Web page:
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Tunisia extends state of emergency

A state of emergency has been in place in Tunisia since 2015 following a series of militant attacks
Tunisian President Beji Caid Essebsi (AFP)

The state of emergency which has been in force in Tunisia for a year and a half has been extended by one month.

President Beji Caid Essebsi "decided, after consultations with the head of government and the president of the Assembly of People's Representatives, to extend the state of emergency by one month from today," a source close to the presidency told AFP.

The extension of this exceptional measure is necessary because of the "continuation of the war against terrorism", she added.

A state of emergency grants emergency powers to the police. It also permits the prohibition of strikes and meetings "likely to provoke (...) disorder", or the adoption of measures "to ensure control of the press".

This measure has been in force since an attack by militants on the presidential guard on 24 November 2015 in Tunis. Twelve agents were killed in the attack, which was claimed by the Islamic State group.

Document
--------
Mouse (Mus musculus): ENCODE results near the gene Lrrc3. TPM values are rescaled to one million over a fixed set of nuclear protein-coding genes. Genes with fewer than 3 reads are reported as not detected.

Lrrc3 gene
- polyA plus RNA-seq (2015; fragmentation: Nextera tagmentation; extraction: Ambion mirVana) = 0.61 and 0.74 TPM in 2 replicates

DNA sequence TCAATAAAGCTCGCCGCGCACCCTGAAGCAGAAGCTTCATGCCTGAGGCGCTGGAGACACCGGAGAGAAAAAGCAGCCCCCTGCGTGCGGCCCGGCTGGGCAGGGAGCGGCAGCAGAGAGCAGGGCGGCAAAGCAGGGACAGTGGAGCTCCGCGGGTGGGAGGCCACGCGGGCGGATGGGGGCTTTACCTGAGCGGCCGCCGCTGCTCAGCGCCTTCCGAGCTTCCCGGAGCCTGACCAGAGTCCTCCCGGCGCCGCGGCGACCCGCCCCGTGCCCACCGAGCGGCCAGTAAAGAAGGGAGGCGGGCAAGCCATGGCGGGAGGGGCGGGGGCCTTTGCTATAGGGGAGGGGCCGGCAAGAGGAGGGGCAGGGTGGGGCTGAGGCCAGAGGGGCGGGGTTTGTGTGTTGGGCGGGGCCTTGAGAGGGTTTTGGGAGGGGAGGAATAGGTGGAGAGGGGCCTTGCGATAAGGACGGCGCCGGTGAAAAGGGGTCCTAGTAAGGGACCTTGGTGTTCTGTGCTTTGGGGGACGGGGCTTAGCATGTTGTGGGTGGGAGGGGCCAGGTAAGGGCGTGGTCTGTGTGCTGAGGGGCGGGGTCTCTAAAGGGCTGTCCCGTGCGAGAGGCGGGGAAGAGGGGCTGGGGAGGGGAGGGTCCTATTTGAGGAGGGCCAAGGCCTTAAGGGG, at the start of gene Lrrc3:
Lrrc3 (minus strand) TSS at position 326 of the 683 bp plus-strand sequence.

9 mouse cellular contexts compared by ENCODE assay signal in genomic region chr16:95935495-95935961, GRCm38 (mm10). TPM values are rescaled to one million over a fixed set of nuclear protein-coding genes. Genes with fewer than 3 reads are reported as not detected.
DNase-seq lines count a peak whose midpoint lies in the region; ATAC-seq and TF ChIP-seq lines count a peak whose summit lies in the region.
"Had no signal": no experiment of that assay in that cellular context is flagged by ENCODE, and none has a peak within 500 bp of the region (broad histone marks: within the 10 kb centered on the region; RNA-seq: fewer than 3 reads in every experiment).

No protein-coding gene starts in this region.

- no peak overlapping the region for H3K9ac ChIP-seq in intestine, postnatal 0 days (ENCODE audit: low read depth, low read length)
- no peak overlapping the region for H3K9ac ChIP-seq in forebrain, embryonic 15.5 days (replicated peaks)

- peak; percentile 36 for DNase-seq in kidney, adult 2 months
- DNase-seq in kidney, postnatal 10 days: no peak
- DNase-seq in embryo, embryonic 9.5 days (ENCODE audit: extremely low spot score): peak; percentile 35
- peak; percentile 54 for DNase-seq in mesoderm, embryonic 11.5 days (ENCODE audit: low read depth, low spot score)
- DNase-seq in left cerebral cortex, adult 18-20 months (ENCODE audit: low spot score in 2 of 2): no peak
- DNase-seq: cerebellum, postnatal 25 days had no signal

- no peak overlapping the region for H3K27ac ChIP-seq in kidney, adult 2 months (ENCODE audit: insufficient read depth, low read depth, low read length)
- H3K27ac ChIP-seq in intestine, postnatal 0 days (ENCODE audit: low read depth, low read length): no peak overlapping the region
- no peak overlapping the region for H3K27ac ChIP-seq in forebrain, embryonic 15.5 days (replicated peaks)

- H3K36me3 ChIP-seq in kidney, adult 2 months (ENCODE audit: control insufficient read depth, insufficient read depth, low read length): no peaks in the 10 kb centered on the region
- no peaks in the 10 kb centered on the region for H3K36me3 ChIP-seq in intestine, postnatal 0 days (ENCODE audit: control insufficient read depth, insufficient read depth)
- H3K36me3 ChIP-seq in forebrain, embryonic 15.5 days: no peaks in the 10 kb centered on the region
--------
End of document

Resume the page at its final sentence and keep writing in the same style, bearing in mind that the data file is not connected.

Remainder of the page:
Two other major attacks claimed by IS took place in March and June 2015, at the Bardo Museum in Tunis and on a beach and at a hotel in Sousse, respectively. Sixty people, including 59 foreign tourists, were killed.

The authorities say they have made "very important steps in the war against terrorism" but still call for vigilance, and the dismantling of militants cells is regularly announced.

"The security situation is under control but the threats still exist," declared the prime minister, Youssef Chahed, at the end of April after an anti-terror operation in Sidi Bouzid.

Growing protests

Opposition activists and politicians have accused the government of using the state of emergency as a means of suppressing dissent.

The government has faced growing social discontent over the economy, especially in inland regions, with protesters often staging sit-ins that block access to production sites.

Essebsi said on Wednesday he would deploy the army to protect industrial sites suffering disruption from general strikes and protests over poverty.

"We know this is a serious decision but it must be taken," Beji Caid Essebsi said in a speech in Tunis. "Our democratic path has become threatened and law must be applied but we will respect freedoms."

It is the first time troops in Tunisia will be deployed to protect industrial installations that are key to Tunisia's economy.